The Shepherd's Heart

“When he saw the crowds, he had compassion for them, because they were harassed and helpless, like sheep without a shepherd.” (Matthew 9:36) This is Jesus’ response to the crowds who followed him around the sea. His heart was for the people, both when they were clamoring to see him and when they were crucifying him.

Last Wednesday, the students from Worldview at the Abbey went evangelizing with the students from Worldview Academy Fall Camp. In Colorado Springs, the students engaged crowds of college students and faculty with the question, “What’s wrong with the world?” If the opportunity arose, the students asked if the problems with the world are internal or external problems. This question directs the conversation towards the problem of sin which perverts our very nature as human beings.

One of main reasons we have students engage in street evangelism at the Abbey is so that they can personally interact with the crowds. As they stare the college students in the eye, the lost cease to be an abstraction and become a series of names and faces in the students’ minds and hearts. When you are learning a lot about the errors in other’s ways, it is easy to become arrogant. This arrogance is broken down by spending time with people who are hurting.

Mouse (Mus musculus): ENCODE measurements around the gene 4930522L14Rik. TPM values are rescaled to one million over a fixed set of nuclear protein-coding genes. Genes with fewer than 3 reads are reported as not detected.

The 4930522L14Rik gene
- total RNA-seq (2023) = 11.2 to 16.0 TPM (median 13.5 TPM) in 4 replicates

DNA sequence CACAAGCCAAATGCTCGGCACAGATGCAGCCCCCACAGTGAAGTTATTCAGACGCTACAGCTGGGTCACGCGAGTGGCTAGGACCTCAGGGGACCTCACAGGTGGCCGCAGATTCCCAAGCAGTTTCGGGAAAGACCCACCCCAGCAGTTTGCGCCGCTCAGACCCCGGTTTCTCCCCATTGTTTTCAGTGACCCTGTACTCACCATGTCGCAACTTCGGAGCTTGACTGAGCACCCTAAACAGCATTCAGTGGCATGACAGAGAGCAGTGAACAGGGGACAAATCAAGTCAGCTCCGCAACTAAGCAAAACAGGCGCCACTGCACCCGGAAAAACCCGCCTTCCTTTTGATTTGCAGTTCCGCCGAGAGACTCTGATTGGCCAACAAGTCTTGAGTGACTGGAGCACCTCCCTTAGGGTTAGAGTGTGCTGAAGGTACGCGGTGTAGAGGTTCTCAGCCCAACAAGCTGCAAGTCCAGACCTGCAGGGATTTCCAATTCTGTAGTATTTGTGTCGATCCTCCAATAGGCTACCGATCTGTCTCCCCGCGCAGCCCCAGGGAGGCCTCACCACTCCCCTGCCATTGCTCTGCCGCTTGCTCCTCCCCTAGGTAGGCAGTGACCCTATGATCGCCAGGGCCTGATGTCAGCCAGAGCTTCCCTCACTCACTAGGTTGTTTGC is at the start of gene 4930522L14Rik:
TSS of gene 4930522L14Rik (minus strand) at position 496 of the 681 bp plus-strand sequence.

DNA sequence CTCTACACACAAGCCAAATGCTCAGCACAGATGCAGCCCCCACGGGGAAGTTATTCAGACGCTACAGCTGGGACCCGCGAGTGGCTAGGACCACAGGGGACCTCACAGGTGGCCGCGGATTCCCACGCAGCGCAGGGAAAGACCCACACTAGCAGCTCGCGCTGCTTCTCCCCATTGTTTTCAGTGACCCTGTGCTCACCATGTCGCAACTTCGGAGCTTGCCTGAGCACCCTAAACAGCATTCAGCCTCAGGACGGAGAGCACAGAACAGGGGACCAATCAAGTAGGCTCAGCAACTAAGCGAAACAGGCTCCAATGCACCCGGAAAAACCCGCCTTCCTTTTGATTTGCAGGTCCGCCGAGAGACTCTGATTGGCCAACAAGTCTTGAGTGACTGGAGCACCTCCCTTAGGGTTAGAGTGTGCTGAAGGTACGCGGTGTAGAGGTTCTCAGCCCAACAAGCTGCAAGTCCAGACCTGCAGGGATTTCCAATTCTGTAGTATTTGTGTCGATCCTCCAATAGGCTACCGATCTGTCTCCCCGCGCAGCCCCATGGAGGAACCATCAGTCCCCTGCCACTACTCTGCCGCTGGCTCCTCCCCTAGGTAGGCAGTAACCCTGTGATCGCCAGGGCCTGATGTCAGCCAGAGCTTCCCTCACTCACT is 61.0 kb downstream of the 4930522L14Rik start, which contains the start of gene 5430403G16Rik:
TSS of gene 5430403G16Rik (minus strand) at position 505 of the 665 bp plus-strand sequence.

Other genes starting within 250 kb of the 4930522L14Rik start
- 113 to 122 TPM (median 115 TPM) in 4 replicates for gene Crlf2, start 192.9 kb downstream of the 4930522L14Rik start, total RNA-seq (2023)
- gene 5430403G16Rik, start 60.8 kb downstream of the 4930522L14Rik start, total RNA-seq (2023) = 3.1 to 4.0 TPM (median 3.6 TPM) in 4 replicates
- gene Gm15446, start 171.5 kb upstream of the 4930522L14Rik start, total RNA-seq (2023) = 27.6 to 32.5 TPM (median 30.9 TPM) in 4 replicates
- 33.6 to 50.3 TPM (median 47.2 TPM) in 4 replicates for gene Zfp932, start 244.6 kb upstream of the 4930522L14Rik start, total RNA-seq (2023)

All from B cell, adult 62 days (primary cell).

One of the Abbey students asked a young college student, “What is your purpose in life?” The college student responded by breaking down into tears, exclaiming that she didn’t know what her purpose was. The Abbey student embraced her and explained the gospel to her. Another group of Abbey students ran across a college student who proclaimed his position with language so confusing that the Abbey students could barely understand what he was saying. This college student was likely hiding his insecurities behind his large vocabulary.

The crowds are like sheep without a shepherd. The Abbey students learned this first hand, and were filled with compassion. At the end of the day, Jesus Christ is their shepherd, and he will call them to himself. The sheep will be lost no more.

By Nathan Pegors